from The American Heritage® Dictionary of the English Language, 4th Edition
- transitive v. To free from blame.
- transitive v. To free from a responsibility, obligation, or task.
from Wiktionary, Creative Commons Attribution/Share-Alike License
- v. To relieve (someone or something) of a load; to unburden (a load).
- v. Of a body of water, to discharge (oneself), empty oneself.
- v. To free from an obligation, responsibility or task.
- v. To free from accusation or blame.
from the GNU version of the Collaborative International Dictionary of English
- transitive v. To unload; to disburden; to discharge.
- transitive v. To relieve, in a moral sense, as of a charge, obligation, or load of blame resting on one; to clear of something that lies upon oppresses one, as an accusation or imputation.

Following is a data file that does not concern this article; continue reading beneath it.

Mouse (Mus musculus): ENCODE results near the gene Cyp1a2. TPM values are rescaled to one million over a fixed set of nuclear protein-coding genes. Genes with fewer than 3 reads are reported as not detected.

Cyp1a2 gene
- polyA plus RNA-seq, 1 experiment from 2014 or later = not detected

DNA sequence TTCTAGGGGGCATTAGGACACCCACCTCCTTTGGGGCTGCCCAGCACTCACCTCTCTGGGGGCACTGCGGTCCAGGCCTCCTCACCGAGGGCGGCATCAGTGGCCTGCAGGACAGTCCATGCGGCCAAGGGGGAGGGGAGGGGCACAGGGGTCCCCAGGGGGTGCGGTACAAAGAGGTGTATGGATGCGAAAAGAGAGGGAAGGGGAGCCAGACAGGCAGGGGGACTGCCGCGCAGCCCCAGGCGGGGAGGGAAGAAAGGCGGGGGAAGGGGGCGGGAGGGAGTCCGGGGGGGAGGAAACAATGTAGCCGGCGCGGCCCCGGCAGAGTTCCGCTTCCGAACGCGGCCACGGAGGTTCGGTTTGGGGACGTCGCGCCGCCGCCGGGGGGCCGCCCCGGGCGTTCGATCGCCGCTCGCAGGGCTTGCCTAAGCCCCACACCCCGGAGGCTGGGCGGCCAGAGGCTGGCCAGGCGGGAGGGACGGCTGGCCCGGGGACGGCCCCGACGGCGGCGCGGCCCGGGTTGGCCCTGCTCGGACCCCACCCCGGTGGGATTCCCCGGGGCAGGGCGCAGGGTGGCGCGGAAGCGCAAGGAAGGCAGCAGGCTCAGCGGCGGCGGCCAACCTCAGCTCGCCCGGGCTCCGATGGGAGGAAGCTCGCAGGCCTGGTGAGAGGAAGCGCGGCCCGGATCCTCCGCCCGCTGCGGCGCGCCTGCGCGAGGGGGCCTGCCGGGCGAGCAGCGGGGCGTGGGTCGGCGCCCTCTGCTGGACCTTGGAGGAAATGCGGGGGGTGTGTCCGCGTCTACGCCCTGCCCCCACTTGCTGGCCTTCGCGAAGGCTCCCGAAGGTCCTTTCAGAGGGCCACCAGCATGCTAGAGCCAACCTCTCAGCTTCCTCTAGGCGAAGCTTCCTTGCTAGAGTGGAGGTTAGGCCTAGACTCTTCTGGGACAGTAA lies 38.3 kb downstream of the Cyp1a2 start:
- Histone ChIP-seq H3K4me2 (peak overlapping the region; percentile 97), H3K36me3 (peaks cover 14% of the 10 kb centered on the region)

- transitive v. To discharge from duty or obligation, as a bail.
from The Century Dictionary and Cyclopedia
- To unload; disburden.
- To ease (one's self) at stool.
- To relieve, as of a charge or of blame resting on one; clear of something that lies upon the character as an imputation: as, to exonerate one from blame, or from an accusation of crime.
- To relieve of, as an obligation, debt, or duty; discharge of responsibility or liability: as, a bail exonerates himself by producing his principal in court.
- Synonyms To exculpate, absolve, acquit, justify, vindicate.
- Exonerated; freed.
from WordNet 3.0 Copyright 2006 by Princeton University. All rights reserved.
- v. pronounce not guilty of criminal charges
Middle English exoneraten, from Latin exonerāre, exonerāt-, to free from a burden : ex-, ex- + onus, oner-, burden.(American Heritage® Dictionary of the English Language, Fourth Edition)
From the participle stem of Latin exonerāre. (Wiktionary)